People say they are taking over, yet I still haven't seen anything new from China, it's all designed in the US and Europe. Until we start importing high speed trains, I see China just as a jewel of cheap labor. Let's hope at some point they are developing high tech products for us and cheap manufacturing leaves, but I think it's going to be another 20 years before that happens.

  • Like water (Score:3, Interesting)

    by macraig (621737) <`mark.a.craig' `at' `gmail.com'> on Sunday June 19, 2011 @08:57PM (#36495046)

    Outsourcing is like water: it flows downhill, and the landscape changes. China isn't the base of the hill any more.

    This is why outsourcing is not a bad thing. It's the global economy attempting to equalize itself. Don't ban it, don't fight it, embrace it.

  • No (Score:4, Interesting)

    by Chicken_Kickers (1062164) on Sunday June 19, 2011 @09:03PM (#36495096)

    Wishful thinking much? Western economists have been predicting the death of China since the mid 90's. Everything from over heating to under heating, from over population to declining population have been bandied out as the potential causes. There is also blaming China for oil price spikes when it was American speculators who was manipulating the markets. If I am an American, I would not be rejoicing at this news. It means that China is maturing and moving up the tech tree. China also has an advantage that the US doesn't: an autocratic oligarchy, the best form of capitalist governance.

  • by LynnwoodRooster (966895) on Sunday June 19, 2011 @09:38PM (#36495338) Journal
    Most manufacturing in China has labor costs accounting for 2-5% of the product. The big "cost" increase is the rising strength of the RMB. Four years ago it was 8 RMB = $1 USD. Now it's 6.47 and falling. That's where the cost of Chinese production is coming from.

    .
    Move to Cambodia, or Vietnam, or Thailand or Laos and their economies will also grow and you'll see their currency appreciate in value as well, leading to the same issue. In the mean time you'll need to live with greatly reduced infrastructure and shipping capacity as compared to China.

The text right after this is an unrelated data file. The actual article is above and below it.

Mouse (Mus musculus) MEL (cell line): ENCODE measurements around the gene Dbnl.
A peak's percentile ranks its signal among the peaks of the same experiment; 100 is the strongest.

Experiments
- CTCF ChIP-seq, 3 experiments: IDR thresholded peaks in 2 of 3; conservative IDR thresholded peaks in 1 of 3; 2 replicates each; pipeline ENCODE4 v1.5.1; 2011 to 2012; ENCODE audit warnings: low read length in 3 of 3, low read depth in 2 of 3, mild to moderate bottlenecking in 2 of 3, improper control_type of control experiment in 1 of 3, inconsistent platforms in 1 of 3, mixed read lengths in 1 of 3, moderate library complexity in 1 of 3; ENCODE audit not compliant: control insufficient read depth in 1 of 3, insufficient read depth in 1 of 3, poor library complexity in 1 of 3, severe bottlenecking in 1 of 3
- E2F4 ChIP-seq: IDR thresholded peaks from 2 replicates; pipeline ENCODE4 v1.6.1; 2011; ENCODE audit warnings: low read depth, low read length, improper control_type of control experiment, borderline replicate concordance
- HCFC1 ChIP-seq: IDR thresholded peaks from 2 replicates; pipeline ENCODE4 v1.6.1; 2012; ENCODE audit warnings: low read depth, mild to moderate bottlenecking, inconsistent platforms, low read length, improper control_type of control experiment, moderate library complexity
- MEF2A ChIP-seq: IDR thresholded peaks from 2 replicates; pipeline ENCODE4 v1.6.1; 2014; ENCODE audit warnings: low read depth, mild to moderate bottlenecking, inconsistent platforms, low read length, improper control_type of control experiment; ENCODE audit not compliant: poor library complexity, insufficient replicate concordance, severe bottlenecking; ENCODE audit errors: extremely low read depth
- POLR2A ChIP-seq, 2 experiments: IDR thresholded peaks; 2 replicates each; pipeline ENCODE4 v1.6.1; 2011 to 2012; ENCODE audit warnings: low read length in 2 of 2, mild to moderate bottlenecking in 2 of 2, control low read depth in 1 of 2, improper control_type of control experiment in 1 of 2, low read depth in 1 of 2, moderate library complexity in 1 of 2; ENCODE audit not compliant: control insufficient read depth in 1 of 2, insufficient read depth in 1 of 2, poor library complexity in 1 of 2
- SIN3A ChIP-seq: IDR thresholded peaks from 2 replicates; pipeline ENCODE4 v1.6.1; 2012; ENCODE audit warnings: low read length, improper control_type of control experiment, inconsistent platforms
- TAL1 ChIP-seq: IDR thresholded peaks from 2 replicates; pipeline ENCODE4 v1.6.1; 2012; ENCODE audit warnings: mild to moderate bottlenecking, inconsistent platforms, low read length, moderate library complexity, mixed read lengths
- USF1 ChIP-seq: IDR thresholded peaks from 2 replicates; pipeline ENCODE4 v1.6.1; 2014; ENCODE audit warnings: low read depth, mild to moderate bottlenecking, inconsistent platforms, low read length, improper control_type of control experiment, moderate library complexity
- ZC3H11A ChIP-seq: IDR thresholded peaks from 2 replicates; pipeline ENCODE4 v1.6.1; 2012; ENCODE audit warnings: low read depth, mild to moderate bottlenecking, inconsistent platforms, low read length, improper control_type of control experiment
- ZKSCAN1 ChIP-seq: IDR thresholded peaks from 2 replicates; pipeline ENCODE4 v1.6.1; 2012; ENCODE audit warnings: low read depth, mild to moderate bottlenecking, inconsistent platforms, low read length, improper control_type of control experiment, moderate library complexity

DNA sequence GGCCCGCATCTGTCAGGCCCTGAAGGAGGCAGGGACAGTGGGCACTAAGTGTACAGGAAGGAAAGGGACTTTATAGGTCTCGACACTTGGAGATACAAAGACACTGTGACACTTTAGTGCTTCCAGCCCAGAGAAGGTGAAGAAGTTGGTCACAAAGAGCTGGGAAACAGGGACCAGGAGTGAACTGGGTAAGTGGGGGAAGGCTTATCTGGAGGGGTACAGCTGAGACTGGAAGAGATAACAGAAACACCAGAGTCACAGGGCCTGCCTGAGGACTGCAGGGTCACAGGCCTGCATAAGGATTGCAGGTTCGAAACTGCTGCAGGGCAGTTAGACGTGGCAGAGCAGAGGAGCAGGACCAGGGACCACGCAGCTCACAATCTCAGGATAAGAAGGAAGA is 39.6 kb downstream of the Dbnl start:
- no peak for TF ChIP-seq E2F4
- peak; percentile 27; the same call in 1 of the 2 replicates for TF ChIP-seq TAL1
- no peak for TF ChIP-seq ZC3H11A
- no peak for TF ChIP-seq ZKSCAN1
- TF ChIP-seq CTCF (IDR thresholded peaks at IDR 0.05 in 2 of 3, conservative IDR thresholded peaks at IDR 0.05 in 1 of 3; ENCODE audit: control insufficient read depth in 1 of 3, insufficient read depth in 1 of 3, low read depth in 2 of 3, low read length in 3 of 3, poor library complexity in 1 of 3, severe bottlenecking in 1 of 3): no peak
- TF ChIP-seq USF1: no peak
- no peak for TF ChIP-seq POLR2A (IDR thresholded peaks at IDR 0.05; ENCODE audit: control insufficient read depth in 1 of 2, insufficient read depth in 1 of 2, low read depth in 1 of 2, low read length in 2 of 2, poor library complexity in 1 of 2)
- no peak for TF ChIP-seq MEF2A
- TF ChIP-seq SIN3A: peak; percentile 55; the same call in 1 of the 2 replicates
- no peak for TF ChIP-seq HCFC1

And yes, I do a lot of work in Asia, and live half my life in Shanghai supporting manufacturing in China, Thailand, and Vietnam.

  • by wvmarle (1070040) on Sunday June 19, 2011 @10:14PM (#36495586)

    China's interests in Africa are natural resource related. As other posters said already.

    Secondly, Africa has a simple reason that it does not develop well economically: no political stability. Say what you want about the Chinese government, at least it's a fairly stable, safe and thus predictable environment to work in, and that's all businesses need. You do not need your own private army to protect your business, like you do in many African countries. There are no people walking around the streets with an AK47 over the shoulder.

    Africa, as it stands, has no proper infrastructure, no stable government, corruption issues that are far worse than China's, and so on. It's just not an easy environment for businesses. And yes I know I'm generalising here, there are countries in Africa that have a working government.

    Incidently, this morning I just read about problems for textile factories. There is talk about a cut in the VAT rebate they can get from 15% to 11% on exports (they have to pay 16% VAT - so effectively their VAT goes up from 1% to 5%). A large number of factories has indicated they would probably close, as they lose competitiveness. Wages go up, the Yuan goes up, raw material prices are high. And that wages go up is not as much a result of improved productivity, it's more a result of labour shortages. There are currently huge labour shortages in China, especially the coastal regions. And that's what's driving up wages most.

    Furthermore they mentioned the next destination is probably not Africa, but, surprisingly, Europe. At this moment production costs in Romania are already lower than in China. Add to that the obvious advantages of sitting closer to your market, I wouldn't be surprised if very soon more European producers will set up shop there.

    Other Asian countries indeed seem more likely candidates, but with few exceptions infrastructure is a major issue. Indonesia for example only has a few short stretches of highway around their capital, making transport slow. They also don't have any main ports, and are limited to feeders and shipping via other ports such as Singapore. Vietnam is in slightly better shape, Bangladesh is a total mess.